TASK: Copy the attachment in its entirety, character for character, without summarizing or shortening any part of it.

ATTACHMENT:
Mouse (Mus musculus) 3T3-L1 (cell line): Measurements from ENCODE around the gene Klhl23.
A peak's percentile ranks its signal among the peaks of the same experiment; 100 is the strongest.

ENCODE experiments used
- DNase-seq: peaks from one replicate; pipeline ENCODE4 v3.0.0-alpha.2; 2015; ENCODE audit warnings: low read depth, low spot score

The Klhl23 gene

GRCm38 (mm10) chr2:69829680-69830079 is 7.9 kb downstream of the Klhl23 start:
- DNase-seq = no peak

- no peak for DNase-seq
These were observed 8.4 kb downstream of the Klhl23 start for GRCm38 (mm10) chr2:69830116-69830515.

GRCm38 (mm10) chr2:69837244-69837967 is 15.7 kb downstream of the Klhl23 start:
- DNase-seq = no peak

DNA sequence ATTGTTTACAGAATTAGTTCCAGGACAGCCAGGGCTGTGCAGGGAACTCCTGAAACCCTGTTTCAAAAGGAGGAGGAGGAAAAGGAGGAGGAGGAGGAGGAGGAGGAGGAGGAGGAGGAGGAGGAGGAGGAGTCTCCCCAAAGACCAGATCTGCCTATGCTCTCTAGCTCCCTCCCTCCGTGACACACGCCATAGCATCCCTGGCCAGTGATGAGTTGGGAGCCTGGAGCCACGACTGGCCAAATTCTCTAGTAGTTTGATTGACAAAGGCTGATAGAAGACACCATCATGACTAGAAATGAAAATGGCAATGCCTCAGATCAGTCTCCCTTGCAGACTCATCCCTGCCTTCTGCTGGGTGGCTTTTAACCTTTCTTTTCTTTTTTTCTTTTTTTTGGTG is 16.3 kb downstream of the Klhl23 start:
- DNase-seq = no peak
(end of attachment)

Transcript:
Mouse (Mus musculus) 3T3-L1 (cell line): Measurements from ENCODE around the gene Klhl23.
A peak's percentile ranks its signal among the peaks of the same experiment; 100 is the strongest.

ENCODE experiments used
- DNase-seq: peaks from one replicate; pipeline ENCODE4 v3.0.0-alpha.2; 2015; ENCODE audit warnings: low read depth, low spot score

The Klhl23 gene

GRCm38 (mm10) chr2:69829680-69830079 is 7.9 kb downstream of the Klhl23 start:
- DNase-seq = no peak

- no peak for DNase-seq
These were observed 8.4 kb downstream of the Klhl23 start for GRCm38 (mm10) chr2:69830116-69830515.

GRCm38 (mm10) chr2:69837244-69837967 is 15.7 kb downstream of the Klhl23 start:
- DNase-seq = no peak

DNA sequence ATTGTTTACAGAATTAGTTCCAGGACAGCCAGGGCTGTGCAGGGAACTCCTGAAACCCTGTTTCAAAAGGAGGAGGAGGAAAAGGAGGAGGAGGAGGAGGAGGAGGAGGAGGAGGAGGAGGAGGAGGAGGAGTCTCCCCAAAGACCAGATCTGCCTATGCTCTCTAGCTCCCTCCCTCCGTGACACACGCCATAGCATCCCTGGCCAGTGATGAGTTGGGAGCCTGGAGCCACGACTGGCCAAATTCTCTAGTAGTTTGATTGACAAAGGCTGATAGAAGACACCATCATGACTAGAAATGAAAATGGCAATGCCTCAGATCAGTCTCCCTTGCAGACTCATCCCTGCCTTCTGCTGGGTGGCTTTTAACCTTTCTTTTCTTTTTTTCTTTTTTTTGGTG is 16.3 kb downstream of the Klhl23 start:
- DNase-seq = no peak